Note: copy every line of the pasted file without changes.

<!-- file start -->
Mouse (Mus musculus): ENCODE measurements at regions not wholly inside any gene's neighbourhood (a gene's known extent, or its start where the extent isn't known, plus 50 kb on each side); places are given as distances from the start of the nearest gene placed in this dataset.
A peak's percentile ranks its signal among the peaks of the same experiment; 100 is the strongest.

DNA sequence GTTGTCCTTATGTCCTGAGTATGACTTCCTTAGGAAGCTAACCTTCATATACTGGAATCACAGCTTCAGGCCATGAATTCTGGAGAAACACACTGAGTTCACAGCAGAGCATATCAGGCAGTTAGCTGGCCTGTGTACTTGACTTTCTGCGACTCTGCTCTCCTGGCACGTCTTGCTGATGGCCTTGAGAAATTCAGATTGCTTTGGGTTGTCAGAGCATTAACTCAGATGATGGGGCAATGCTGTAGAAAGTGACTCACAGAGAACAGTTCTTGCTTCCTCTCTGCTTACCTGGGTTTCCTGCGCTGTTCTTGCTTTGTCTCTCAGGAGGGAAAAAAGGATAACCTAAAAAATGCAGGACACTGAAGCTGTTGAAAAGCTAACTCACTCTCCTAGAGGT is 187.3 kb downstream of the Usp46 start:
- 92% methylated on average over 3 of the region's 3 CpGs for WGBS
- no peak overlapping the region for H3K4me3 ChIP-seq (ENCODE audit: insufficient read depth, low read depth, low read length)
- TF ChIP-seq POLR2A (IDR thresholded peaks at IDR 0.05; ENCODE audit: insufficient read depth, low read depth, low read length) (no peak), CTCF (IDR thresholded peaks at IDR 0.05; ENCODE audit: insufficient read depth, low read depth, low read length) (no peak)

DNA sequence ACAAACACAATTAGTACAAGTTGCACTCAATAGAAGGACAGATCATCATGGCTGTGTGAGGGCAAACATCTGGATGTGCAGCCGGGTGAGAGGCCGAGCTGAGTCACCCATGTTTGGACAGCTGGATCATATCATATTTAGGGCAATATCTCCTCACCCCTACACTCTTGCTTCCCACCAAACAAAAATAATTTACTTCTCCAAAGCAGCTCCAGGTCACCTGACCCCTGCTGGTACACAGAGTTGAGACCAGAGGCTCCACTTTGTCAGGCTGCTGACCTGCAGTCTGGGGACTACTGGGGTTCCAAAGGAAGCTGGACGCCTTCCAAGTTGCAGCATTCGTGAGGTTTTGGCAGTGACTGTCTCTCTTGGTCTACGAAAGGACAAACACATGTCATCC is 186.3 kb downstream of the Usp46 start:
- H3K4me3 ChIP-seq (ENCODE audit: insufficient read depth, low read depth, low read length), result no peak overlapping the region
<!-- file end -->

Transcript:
Mouse (Mus musculus): ENCODE measurements at regions not wholly inside any gene's neighbourhood (a gene's known extent, or its start where the extent isn't known, plus 50 kb on each side); places are given as distances from the start of the nearest gene placed in this dataset.
A peak's percentile ranks its signal among the peaks of the same experiment; 100 is the strongest.

DNA sequence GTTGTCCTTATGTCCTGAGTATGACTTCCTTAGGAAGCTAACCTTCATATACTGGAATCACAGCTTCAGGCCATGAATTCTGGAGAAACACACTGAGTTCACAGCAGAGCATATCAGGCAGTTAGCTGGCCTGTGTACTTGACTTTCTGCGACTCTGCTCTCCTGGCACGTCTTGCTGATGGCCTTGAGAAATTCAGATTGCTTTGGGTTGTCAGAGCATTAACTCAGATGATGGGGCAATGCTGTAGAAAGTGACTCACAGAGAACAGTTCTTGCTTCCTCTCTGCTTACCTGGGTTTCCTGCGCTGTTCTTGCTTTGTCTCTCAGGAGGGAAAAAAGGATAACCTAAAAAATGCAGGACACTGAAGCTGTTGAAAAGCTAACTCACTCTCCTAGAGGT is 187.3 kb downstream of the Usp46 start:
- 92% methylated on average over 3 of the region's 3 CpGs for WGBS
- no peak overlapping the region for H3K4me3 ChIP-seq (ENCODE audit: insufficient read depth, low read depth, low read length)
- TF ChIP-seq POLR2A (IDR thresholded peaks at IDR 0.05; ENCODE audit: insufficient read depth, low read depth, low read length) (no peak), CTCF (IDR thresholded peaks at IDR 0.05; ENCODE audit: insufficient read depth, low read depth, low read length) (no peak)

DNA sequence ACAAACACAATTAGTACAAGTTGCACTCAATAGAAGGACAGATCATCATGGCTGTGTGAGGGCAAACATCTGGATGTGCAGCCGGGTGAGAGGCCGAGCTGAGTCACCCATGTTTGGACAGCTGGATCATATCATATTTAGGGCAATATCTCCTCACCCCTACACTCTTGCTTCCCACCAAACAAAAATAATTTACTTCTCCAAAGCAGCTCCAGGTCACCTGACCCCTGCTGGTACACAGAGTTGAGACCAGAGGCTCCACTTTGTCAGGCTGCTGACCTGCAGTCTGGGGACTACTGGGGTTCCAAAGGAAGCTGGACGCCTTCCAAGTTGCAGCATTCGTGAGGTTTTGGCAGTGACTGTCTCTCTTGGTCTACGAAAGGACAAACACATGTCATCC is 186.3 kb downstream of the Usp46 start:
- H3K4me3 ChIP-seq (ENCODE audit: insufficient read depth, low read depth, low read length), result no peak overlapping the region